"It is kind of hard to convince school districts to start later because of other variables. But if their ultimate goal is for kids to learn, you just don't learn well when you are falling asleep in class," says Paul Teman, a physician and sleep specialist at University Hospital's Sleep-Wake Center. "When schools are starting earlier, my feeling is you are going against hard-wiring."

Responding to research • In the early 1990s, scientific evidence of teens' biological sleep patterns sparked conversations nationally about high school start times, which typically precede middle and elementary schools.

In Minnesota, the Minneapolis School District moved its high school start time from 7:15 to 8:40 a.m. in 1997-98 to give students another hour-plus of sleep. The University of Minnesota's Center for Applied Research and Educational Improvement found that attendance improved, grades climbed slightly and students reported fewer depressive feelings and continued to get an extra hour of sleep each night. (Some worried that teenagers would simply stay up an extra hour if given a later start time.)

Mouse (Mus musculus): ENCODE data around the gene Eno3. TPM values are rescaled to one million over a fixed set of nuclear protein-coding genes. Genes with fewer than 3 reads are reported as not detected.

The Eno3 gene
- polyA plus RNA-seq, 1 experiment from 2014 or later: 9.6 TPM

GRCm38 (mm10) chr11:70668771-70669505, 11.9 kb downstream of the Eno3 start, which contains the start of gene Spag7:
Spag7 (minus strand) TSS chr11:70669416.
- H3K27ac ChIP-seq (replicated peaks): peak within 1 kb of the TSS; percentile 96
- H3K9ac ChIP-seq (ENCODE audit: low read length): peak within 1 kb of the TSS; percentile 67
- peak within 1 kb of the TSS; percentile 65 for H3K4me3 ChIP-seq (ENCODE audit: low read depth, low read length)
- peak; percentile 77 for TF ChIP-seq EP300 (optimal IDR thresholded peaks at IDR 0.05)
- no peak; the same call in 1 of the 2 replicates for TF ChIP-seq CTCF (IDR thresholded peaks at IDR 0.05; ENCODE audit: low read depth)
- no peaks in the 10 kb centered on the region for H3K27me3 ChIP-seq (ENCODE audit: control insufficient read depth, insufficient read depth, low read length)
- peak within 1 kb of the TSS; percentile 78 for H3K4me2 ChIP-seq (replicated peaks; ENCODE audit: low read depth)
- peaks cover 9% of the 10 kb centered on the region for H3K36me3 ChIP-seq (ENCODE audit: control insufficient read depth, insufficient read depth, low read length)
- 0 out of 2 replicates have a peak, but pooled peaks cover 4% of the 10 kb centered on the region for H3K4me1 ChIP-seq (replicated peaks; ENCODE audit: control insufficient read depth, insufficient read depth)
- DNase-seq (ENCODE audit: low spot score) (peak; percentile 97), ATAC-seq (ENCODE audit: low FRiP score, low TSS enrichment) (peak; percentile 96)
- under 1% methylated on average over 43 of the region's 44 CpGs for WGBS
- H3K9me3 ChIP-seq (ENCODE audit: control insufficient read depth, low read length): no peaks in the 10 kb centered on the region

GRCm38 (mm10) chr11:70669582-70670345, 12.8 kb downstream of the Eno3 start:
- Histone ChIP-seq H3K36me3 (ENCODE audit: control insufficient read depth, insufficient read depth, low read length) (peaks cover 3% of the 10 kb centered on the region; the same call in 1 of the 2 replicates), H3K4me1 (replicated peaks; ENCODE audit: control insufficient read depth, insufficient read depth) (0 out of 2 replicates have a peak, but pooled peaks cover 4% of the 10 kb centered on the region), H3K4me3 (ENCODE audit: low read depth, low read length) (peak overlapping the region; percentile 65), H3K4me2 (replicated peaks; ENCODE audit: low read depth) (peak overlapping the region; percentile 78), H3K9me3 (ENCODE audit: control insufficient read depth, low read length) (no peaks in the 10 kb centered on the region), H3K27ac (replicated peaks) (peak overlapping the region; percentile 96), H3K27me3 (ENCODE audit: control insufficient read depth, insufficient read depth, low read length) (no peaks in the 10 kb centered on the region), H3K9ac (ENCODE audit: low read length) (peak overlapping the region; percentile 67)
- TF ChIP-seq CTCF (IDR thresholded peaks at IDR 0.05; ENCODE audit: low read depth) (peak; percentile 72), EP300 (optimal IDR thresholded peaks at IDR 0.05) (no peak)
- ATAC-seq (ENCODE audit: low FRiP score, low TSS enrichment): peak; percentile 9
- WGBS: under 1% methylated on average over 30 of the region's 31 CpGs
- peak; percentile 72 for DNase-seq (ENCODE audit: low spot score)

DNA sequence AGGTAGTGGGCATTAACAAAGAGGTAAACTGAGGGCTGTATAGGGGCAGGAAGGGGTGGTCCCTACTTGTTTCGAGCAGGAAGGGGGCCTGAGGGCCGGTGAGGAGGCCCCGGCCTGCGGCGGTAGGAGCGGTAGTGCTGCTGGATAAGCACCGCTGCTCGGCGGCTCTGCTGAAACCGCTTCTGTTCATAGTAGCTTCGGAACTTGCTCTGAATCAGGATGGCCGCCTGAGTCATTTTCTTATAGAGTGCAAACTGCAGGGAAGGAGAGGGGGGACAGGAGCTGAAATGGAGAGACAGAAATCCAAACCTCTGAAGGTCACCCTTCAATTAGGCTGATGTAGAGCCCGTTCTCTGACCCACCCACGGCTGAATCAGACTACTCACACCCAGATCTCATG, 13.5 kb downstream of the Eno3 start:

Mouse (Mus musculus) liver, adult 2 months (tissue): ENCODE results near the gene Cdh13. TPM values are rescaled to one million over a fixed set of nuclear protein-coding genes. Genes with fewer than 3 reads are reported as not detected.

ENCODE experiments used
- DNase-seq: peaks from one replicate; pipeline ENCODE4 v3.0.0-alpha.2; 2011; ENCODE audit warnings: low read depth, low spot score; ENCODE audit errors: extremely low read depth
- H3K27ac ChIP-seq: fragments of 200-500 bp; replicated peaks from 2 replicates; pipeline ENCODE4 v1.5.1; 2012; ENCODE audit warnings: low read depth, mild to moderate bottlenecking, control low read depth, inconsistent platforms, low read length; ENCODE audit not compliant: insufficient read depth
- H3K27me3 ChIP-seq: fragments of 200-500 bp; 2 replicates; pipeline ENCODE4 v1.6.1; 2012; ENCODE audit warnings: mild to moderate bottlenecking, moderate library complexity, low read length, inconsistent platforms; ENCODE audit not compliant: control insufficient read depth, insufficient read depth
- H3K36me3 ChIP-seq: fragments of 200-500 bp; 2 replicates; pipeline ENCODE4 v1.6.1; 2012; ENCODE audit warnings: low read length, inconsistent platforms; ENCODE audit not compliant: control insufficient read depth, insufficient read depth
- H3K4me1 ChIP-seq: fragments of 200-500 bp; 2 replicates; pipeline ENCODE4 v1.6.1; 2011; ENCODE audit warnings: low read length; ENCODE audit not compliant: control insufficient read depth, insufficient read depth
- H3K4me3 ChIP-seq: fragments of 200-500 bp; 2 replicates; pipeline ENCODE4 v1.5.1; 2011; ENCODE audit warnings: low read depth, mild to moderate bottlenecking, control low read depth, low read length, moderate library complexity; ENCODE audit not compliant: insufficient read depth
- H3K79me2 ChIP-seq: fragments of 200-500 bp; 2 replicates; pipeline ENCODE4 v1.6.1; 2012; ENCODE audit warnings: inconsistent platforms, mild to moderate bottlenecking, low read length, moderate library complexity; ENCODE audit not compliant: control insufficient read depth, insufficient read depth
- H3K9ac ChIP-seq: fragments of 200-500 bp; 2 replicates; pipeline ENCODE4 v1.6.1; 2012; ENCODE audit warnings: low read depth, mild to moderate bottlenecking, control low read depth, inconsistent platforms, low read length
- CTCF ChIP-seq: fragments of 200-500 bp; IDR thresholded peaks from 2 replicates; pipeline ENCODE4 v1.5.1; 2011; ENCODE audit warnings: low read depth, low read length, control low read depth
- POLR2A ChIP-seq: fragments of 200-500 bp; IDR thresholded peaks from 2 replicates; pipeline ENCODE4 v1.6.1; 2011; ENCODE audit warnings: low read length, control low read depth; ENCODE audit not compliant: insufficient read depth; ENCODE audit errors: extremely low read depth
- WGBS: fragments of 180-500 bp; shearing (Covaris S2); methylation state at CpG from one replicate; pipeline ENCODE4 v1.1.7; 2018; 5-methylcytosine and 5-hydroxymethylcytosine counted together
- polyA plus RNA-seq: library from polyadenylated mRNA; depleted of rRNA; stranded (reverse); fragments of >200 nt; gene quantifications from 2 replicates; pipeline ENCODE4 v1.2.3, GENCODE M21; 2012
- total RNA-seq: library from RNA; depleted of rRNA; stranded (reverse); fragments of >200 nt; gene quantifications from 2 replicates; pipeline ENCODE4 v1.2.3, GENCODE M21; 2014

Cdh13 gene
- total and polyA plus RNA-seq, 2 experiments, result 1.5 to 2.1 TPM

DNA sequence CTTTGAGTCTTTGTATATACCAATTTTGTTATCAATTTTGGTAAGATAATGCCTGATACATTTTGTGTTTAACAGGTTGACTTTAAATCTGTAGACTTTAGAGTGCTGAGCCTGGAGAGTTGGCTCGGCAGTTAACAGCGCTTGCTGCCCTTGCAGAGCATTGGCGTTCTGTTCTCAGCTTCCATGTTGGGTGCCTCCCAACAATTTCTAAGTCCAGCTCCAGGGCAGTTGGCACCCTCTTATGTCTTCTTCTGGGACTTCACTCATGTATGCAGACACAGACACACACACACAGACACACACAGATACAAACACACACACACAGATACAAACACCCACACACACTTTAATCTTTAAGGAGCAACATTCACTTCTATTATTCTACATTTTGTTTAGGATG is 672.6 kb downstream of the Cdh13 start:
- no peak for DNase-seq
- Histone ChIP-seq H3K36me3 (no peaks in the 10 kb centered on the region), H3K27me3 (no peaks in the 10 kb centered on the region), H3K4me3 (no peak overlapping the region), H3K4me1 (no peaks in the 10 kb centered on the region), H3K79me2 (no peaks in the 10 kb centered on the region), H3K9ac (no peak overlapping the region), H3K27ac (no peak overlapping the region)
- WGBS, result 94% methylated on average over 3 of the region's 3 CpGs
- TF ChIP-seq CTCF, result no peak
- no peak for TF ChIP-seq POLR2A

In Utah, the Salt Lake City School District spent a year studying possible ways to delay high school start times, but scrapped the idea in 2000 after an estimate pegged the transportation cost at $2.1 million the first year and $727,000 every year after. Still, a task force found that there would be no additional busing cost to delay by 30 minutes the start times of all elementary, middle and high schools.

Along the Wasatch Front, some high schools are making adjustments to their schedules to allow for morning collaboration time for teachers. As an added benefit, students get to sleep in.

Herriman High is looking into moving its 7:25 a.m. start back to 7:55 a.m. next fall, following the lead of fellow Jordan district high schools Copper Hills and West Jordan. Canyons district high schools also start at 7:55 a.m.